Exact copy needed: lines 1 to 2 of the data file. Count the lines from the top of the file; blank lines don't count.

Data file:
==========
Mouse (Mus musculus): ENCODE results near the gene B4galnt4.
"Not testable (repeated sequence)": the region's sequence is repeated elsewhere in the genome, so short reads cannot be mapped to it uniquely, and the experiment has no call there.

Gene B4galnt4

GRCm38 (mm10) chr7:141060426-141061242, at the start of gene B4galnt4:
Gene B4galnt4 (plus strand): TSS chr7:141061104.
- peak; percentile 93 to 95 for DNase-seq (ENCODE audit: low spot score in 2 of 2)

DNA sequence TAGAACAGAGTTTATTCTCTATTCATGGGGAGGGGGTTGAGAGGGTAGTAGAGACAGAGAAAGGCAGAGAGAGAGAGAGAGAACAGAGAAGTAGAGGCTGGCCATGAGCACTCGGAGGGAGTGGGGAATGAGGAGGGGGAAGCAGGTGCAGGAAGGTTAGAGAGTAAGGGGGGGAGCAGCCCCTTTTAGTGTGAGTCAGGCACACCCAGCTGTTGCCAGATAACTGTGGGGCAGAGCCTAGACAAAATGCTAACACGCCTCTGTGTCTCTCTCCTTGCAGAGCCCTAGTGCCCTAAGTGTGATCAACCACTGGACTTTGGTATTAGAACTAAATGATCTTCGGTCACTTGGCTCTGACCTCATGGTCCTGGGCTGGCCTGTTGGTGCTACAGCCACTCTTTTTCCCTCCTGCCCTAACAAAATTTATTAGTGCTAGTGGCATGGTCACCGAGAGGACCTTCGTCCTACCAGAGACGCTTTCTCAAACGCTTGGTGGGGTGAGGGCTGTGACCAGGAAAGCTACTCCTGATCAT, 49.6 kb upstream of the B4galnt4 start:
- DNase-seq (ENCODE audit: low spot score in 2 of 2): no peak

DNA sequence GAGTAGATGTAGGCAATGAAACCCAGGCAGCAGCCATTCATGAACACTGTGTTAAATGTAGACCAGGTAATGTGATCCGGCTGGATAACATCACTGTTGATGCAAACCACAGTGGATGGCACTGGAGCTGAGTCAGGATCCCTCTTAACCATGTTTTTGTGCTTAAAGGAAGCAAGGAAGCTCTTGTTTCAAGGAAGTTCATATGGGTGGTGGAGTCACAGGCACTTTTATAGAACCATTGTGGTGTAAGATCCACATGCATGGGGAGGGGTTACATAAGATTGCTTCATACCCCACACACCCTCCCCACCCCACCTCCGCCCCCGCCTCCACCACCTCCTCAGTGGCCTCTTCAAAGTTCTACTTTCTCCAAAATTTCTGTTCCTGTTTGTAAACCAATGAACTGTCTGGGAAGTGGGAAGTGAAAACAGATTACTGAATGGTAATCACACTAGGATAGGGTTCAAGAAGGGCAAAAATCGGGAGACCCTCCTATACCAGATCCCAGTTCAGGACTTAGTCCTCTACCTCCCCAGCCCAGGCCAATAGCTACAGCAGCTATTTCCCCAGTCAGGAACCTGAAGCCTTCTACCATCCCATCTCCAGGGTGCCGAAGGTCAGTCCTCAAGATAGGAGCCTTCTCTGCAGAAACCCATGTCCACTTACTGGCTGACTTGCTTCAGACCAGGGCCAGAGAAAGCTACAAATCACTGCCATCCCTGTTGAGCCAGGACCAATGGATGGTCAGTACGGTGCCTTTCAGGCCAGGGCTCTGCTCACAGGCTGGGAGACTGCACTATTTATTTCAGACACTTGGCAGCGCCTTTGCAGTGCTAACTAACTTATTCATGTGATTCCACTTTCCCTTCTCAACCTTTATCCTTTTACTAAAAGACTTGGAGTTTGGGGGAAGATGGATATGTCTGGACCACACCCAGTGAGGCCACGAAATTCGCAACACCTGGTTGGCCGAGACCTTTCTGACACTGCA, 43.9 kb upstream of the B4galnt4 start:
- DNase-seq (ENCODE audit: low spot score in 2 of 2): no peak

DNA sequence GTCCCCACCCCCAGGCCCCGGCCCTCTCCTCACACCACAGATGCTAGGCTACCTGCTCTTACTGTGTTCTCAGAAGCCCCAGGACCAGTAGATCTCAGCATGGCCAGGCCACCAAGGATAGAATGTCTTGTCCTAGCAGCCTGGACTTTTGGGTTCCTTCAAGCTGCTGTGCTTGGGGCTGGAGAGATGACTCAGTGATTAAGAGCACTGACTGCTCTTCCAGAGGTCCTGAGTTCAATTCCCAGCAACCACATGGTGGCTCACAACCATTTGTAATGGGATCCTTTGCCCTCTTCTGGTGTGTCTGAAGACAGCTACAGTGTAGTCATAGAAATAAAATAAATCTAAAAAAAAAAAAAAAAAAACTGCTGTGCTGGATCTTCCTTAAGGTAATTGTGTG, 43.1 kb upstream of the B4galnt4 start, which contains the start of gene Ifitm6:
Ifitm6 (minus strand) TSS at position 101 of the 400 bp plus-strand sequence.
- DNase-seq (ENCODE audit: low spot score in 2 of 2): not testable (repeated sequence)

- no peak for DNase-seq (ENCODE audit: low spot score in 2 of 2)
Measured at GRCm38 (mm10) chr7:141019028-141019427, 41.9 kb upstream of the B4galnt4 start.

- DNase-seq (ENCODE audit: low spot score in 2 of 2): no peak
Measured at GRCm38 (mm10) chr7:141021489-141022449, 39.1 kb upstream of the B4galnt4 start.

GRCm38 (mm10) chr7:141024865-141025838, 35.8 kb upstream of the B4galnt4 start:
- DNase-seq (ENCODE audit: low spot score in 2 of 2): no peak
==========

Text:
Mouse (Mus musculus): ENCODE results near the gene B4galnt4.
"Not testable (repeated sequence)": the region's sequence is repeated elsewhere in the genome, so short reads cannot be mapped to it uniquely, and the experiment has no call there.